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Greatest drives in Super Bowl history: Nos. 10-6

02/02/2013 10:20 AM ET
By Joe Auriemma

Jeff Hostetler led one of the longest drives in Super Bowl history in the Giants' win.(AP)

Honorable Mention

Super Bowl XXXVIII: In what turned out to be a shootout Super Bowl, the underdog Carolina Panthers showed a lot of grit in coming back at the end of the game. The Patriots just took a 29-22 lead after a two-point conversion late in the fourth quarter, putting a near dagger in the Panthers' heart and looking poised to win their second Super Bowl in three years. Jack Delhomme had other ideas.

The Panthers final drive began at the 20-yard line and Jake Delhomme caught fire. The drive became the Delhomme and Ricky Proehl show. Seven plays, 80-yards, capped off by a Proehl 12-yard touchdown reception in a drive that lasted 1:43, letting the Panthers tied the score with 1:08 left in the game. It looked like this would be the first Super Bowl to go into overtime, but Panthers' kicker John Kasay became the goat of the game when he kicked the ball out of bounds. That blunder gave Brady and company the ball at the 40-yard line and just enough time to set up another Adam Vinatieri Super Bowl winning kick.

Number 10

Super Bowl XIII: With the Pittsburgh Steelers and Dallas Cowboys trading scores, it looked like the first team to make a mistake would wind up losing the game. With Dallas down 21-14 to start the second half, Roger Staubach led the Cowboys down the field in impressive fashion. Then on a key third down, Staubach threw an absolutely perfect pass to future Hall of Fame tight end Jackie Smith … who dropped the ball in the end zone. This mistake would lead to a field goal, and in one of the most entertaining Super Bowl's ever, Dallas would never recover from that flub. This drive makes the list because this one solidified the Steelers as the team of the '70s over "America's Team."

Number 9

Super Bowl XXV: With 2:16 left in the game and the Bills down, 20-19, the Bills were starting at their own 10-yard line. With virtually no passing game, Jim Kelly orchestrated one of the gutsiest drives in Super Bowl history. Kelly took led the Bills down to the Giants' 29-yard line with an array of short passes, quarterback draws and Thurman Thomas rushes. The Giants defense, which played brilliantly against the high-octane Bills offense, couldn't stop a quarterback who played as if he couldn't be denied. But with no timeouts left, the Bills needed to kick a 47-yard field goal if they wanted to win the game. The rest is history.

Number 8

Super Bowl XXXIV: The Greatest Show on Turf, St. Louis Rams were heavily favored over the Tennessee Titans. Steve McNair and the Titans narrowed the score and actually had the momentum going into the final drive of the game. Starting at their own 12-yard line with just 1:48 left in the game, McNair went to work. The Titans led an air assault, picking apart the Rams defense in the process. They also took advantages of penalties that would have seemingly ended the game for the Rams. Then with six second left, no timeouts and the ball at the Rams' 10-yard line, Steve McNair stepped to the line to see whether he could tie up the Super Bowl and send the game to OT. He completed a pass to Kevin Dyson, who was on his way to the end zone when a desperate Mike Jones leapt to make a leg tackle at the two-yard line. Dyson reached and came up just short of the goal line. This play will forever be known as "the tackle." But even though the Titans didn't score, this drive is one of the greats in Super Bowl history.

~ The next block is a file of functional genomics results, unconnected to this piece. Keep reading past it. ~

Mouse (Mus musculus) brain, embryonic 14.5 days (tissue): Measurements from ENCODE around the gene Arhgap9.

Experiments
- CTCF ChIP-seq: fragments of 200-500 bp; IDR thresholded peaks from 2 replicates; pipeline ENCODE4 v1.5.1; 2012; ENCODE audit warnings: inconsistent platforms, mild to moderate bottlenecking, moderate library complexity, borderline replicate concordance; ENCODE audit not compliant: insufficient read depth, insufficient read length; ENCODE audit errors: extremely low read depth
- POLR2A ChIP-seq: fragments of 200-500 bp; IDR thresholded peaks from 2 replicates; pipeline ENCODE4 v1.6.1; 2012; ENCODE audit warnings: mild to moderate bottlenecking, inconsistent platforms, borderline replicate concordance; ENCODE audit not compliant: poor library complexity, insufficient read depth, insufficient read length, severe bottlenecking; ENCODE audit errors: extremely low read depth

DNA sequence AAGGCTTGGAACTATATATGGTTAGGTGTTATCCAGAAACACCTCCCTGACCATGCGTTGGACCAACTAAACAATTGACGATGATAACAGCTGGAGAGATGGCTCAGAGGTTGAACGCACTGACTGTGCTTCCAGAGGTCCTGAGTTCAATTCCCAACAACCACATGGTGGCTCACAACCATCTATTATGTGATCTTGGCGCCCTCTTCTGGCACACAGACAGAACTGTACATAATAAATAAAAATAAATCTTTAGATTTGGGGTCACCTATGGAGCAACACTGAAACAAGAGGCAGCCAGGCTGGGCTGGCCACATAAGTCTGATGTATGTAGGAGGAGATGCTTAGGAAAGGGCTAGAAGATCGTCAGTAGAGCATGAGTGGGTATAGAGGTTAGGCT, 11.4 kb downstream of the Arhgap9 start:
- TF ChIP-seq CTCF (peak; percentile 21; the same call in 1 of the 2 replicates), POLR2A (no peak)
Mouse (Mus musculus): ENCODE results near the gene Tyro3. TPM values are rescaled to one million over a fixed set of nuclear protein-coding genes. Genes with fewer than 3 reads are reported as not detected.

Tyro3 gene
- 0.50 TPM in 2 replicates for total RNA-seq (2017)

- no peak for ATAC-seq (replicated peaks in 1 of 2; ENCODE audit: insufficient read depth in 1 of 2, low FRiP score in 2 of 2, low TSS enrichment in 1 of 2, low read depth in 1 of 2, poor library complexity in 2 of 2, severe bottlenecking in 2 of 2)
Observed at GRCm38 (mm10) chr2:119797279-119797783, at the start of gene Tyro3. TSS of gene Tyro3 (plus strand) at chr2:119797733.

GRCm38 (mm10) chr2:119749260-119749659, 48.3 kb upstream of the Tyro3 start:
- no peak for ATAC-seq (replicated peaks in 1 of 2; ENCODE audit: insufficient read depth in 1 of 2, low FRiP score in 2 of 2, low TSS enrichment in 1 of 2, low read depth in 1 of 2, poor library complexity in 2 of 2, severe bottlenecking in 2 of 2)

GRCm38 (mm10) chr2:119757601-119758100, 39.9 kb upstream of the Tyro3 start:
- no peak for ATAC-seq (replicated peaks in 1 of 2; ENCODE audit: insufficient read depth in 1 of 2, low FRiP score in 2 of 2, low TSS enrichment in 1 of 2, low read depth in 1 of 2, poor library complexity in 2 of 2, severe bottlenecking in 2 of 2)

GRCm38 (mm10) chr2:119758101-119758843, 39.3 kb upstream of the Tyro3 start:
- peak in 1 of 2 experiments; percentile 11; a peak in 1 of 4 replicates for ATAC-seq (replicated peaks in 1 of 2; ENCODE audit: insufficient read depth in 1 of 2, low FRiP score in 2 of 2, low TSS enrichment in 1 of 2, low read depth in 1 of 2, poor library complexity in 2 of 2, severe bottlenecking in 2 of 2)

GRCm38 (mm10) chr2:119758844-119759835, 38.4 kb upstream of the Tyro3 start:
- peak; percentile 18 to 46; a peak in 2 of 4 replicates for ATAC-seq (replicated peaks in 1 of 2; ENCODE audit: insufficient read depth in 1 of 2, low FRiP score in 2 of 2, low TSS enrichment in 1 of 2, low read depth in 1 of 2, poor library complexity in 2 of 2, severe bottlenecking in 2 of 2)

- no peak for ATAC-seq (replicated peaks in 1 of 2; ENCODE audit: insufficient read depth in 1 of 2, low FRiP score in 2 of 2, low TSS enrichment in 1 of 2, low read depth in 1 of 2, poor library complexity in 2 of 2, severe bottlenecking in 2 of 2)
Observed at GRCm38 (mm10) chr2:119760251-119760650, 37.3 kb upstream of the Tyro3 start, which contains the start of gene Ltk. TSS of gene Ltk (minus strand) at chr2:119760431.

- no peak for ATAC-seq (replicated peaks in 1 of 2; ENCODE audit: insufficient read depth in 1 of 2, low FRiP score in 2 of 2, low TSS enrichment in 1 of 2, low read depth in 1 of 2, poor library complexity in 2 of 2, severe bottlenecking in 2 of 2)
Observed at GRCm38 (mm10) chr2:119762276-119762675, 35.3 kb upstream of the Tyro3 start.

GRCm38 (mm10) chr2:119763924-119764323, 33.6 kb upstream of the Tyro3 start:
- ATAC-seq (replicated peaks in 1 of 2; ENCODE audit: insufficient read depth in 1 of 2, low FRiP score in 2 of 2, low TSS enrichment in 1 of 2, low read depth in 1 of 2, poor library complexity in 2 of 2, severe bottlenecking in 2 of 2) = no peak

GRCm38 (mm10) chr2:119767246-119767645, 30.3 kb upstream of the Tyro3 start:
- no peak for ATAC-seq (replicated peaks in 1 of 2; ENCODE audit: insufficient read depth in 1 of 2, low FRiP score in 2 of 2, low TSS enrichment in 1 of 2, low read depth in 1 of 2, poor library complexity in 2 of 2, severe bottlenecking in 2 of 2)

Number 7

Super Bowl XXV: With the Bills seemingly controlling the action in the first half, the Giants mounted a rally before the half to cut the Bills' lead to 12-10. Then the Giants opened the second half with a drive that will go down as truly one of the more epic drives in NFL history. The Giants needed to keep the ball out of the high-octane Bills' hands, and that's just what they did. Jeff Hostetler led the Giants on a 14-play, 9:29 drive, going 75 yards and capping it off with a one-yard touchdown run by game MVP Ottis Anderson to give the Giants the 17-12 lead. The Giants converted four straight third downs, and Mark Ingram had one of the most improbable catches on the drive. On third down and 13, Ingran broke tackles, spun and would not be denied the first down. This drive set the tone for the rest of the game.

Number 6

Super Bowl III: Joe Namath made the guarantee, and then led the Jets on a second quarter drive that would make good on the guarantee and put him in football lore forever. The drive started at the 20-yard line, and 12 plays later the Jets took a lead they would not relinquish. Going 80 yards in 5:03, the Jets capped off the drive with a Matt Snell four-yard touchdown to put the Jets up, 7-0. Gang Green controlled the action from there on out against a team that was extremely favored to beat them. This win set the wheels in motion for the NFL-AFL merger, legitimizing the AFL and making the NFL what it is today.

Check out the completed list, with drives No. 5-1, here.
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